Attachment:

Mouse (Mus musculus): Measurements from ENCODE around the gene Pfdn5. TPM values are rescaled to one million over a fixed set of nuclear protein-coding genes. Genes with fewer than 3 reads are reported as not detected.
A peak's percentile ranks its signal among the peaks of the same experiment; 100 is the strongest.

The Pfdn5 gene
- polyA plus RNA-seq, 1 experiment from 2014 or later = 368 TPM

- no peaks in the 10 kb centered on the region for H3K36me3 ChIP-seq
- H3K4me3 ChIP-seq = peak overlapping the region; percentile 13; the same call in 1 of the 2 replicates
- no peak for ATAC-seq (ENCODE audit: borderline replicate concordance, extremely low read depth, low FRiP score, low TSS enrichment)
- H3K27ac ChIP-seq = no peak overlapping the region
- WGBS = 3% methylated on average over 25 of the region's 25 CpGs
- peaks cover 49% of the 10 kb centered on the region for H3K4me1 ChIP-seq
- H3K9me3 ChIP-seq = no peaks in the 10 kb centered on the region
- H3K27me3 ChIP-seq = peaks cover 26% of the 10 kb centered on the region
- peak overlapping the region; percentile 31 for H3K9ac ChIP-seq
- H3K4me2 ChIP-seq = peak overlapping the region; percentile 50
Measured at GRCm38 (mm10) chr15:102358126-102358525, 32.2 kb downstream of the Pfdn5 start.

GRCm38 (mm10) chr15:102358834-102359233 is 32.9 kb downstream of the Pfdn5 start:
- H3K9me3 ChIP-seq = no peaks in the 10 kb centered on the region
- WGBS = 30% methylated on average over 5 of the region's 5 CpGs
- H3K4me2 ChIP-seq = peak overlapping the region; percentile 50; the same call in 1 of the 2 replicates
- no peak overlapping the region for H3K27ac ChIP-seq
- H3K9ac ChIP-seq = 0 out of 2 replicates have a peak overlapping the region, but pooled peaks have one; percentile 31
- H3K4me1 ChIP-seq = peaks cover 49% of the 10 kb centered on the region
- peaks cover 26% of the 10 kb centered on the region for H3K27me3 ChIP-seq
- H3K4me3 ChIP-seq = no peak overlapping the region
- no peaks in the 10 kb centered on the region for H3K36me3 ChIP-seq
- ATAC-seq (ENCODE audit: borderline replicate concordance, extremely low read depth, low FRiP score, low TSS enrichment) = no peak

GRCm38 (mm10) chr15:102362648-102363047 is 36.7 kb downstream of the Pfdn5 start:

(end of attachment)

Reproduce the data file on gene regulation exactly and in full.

Mouse (Mus musculus): Measurements from ENCODE around the gene Pfdn5. TPM values are rescaled to one million over a fixed set of nuclear protein-coding genes. Genes with fewer than 3 reads are reported as not detected.
A peak's percentile ranks its signal among the peaks of the same experiment; 100 is the strongest.

The Pfdn5 gene
- polyA plus RNA-seq, 1 experiment from 2014 or later = 368 TPM

- no peaks in the 10 kb centered on the region for H3K36me3 ChIP-seq
- H3K4me3 ChIP-seq = peak overlapping the region; percentile 13; the same call in 1 of the 2 replicates
- no peak for ATAC-seq (ENCODE audit: borderline replicate concordance, extremely low read depth, low FRiP score, low TSS enrichment)
- H3K27ac ChIP-seq = no peak overlapping the region
- WGBS = 3% methylated on average over 25 of the region's 25 CpGs
- peaks cover 49% of the 10 kb centered on the region for H3K4me1 ChIP-seq
- H3K9me3 ChIP-seq = no peaks in the 10 kb centered on the region
- H3K27me3 ChIP-seq = peaks cover 26% of the 10 kb centered on the region
- peak overlapping the region; percentile 31 for H3K9ac ChIP-seq
- H3K4me2 ChIP-seq = peak overlapping the region; percentile 50
Measured at GRCm38 (mm10) chr15:102358126-102358525, 32.2 kb downstream of the Pfdn5 start.

GRCm38 (mm10) chr15:102358834-102359233 is 32.9 kb downstream of the Pfdn5 start:
- H3K9me3 ChIP-seq = no peaks in the 10 kb centered on the region
- WGBS = 30% methylated on average over 5 of the region's 5 CpGs
- H3K4me2 ChIP-seq = peak overlapping the region; percentile 50; the same call in 1 of the 2 replicates
- no peak overlapping the region for H3K27ac ChIP-seq
- H3K9ac ChIP-seq = 0 out of 2 replicates have a peak overlapping the region, but pooled peaks have one; percentile 31
- H3K4me1 ChIP-seq = peaks cover 49% of the 10 kb centered on the region
- peaks cover 26% of the 10 kb centered on the region for H3K27me3 ChIP-seq
- H3K4me3 ChIP-seq = no peak overlapping the region
- no peaks in the 10 kb centered on the region for H3K36me3 ChIP-seq
- ATAC-seq (ENCODE audit: borderline replicate concordance, extremely low read depth, low FRiP score, low TSS enrichment) = no peak

GRCm38 (mm10) chr15:102362648-102363047 is 36.7 kb downstream of the Pfdn5 start: